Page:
You're Not Patching My Imported Cherry Wood With That!

Sometimes disaster destroys everything in sight, but often misfortune causes damage here and there.

A pipe bursts and water ruins a corner of your Brazilian cherry wood floor. A windstorm tears off half of the vinyl shingles on one side of the house. Or a fire burns a couple of kitchen cupboards. Home insurance generally covers partial losses such as these. But the extent to which the insurer must go to make everything look just the way you'd like is a thorny issue.

What happens, for instance, when the new siding contrasts with the older, weathered siding? Or you can't find replacement kitchen cupboards that precisely match the others?

"Most commonly we see the question come up with roofs," says Ronald Reitz, president of Quality Claims Management Corp. in San Diego and president of the National Association of Public Insurance Adjusters (NAPIA).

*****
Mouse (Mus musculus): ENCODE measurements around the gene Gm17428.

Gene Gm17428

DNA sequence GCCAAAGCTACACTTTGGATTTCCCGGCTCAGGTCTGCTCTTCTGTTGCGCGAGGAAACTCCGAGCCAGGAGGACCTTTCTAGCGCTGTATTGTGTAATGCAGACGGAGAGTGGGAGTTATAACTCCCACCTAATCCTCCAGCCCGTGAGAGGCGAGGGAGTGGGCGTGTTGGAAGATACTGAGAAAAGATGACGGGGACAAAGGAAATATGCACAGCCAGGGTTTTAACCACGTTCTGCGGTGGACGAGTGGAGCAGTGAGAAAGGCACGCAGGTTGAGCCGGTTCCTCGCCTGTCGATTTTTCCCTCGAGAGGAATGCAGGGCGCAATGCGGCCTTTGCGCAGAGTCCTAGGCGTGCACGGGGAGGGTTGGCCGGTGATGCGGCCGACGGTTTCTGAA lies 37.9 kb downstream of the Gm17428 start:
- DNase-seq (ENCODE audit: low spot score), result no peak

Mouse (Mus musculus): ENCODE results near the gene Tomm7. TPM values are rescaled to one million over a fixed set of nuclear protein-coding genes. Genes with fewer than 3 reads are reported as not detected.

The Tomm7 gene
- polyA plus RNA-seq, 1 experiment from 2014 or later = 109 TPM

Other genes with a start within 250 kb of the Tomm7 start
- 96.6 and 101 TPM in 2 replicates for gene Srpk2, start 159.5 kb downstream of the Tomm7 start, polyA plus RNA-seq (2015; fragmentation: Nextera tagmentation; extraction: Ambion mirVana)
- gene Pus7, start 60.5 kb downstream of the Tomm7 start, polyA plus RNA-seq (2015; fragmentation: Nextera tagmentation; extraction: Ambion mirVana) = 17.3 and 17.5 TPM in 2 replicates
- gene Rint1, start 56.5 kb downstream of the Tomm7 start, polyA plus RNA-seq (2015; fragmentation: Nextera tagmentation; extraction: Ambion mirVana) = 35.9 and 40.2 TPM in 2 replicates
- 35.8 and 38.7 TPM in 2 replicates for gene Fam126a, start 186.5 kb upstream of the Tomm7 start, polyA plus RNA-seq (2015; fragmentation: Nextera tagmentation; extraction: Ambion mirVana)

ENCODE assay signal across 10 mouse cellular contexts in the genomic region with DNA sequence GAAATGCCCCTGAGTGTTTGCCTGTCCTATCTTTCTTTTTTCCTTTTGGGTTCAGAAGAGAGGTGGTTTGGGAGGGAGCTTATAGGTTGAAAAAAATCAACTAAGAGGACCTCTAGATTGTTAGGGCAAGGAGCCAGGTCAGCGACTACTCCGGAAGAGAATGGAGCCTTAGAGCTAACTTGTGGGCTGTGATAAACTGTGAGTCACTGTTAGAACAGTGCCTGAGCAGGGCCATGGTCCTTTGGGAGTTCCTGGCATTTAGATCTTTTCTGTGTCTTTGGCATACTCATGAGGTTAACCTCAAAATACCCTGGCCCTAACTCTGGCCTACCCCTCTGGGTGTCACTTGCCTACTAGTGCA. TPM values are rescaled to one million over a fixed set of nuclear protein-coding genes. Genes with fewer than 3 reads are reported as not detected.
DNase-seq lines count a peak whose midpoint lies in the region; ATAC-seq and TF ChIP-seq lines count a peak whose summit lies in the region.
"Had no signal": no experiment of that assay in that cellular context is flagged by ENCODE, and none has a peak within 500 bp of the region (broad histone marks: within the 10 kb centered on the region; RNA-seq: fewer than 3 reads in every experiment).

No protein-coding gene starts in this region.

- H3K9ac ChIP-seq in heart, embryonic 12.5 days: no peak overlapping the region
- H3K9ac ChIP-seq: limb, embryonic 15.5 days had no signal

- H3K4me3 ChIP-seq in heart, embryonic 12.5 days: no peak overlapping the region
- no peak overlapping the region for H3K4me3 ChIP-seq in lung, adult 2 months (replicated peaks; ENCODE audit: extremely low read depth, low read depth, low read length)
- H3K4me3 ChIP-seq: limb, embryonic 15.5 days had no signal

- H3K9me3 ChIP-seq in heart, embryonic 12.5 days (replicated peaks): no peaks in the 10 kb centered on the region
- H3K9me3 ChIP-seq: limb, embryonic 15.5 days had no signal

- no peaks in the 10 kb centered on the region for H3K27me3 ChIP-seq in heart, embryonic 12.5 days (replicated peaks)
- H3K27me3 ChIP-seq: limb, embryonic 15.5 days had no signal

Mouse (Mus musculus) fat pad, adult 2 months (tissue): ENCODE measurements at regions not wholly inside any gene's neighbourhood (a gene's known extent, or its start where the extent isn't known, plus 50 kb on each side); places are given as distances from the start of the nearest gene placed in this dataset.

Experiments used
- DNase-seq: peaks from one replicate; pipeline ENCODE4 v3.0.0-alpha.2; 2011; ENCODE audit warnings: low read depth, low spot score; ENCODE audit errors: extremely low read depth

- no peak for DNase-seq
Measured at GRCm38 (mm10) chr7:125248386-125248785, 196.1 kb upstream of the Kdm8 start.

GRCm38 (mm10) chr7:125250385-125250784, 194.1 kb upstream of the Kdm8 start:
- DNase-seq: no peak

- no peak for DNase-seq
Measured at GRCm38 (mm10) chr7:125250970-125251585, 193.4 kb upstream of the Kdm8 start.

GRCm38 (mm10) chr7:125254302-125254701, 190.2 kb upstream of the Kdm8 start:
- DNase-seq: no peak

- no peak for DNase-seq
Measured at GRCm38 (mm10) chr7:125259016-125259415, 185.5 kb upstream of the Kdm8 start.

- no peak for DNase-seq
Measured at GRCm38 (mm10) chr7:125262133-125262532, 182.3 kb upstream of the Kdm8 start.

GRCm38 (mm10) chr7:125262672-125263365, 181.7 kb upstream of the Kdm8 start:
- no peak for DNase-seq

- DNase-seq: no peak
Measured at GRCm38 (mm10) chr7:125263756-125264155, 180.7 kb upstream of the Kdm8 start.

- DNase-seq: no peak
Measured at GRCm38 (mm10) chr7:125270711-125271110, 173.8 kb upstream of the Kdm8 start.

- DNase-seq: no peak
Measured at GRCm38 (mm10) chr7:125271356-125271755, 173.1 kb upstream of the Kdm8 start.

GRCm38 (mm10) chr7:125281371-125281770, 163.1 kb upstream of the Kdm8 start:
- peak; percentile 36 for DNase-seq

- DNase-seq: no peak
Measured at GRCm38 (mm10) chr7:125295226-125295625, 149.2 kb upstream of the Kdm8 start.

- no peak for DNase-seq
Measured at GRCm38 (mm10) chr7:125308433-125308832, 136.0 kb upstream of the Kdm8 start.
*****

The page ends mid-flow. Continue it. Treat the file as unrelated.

Sometimes insurers propose replacing only the broken shingles. That's a problem if the end result is a roof that looks like a patchwork quilt, Reitz says.

"If your claim is settled properly it should put you back to pre-loss condition," says Art Jansen Jr., CEO of Jansen International LLC in Houston and first vice president of NAPIA.

In other words, Reitz says, the new part shouldn't stick out like a sore thumb; the appearance should be uniform within the line of sight. Inside, that could mean replacing the entire floor of a room even if only a portion needs repair, or repainting all the walls even if only one was damaged.

Matching laws and making a case for full replacement

In some states you have case law or state statutes on your side. In Florida, for example, if replaced items don't match in quality, color or size, the insurance company must make "reasonable repairs or replacement of items in adjoining areas."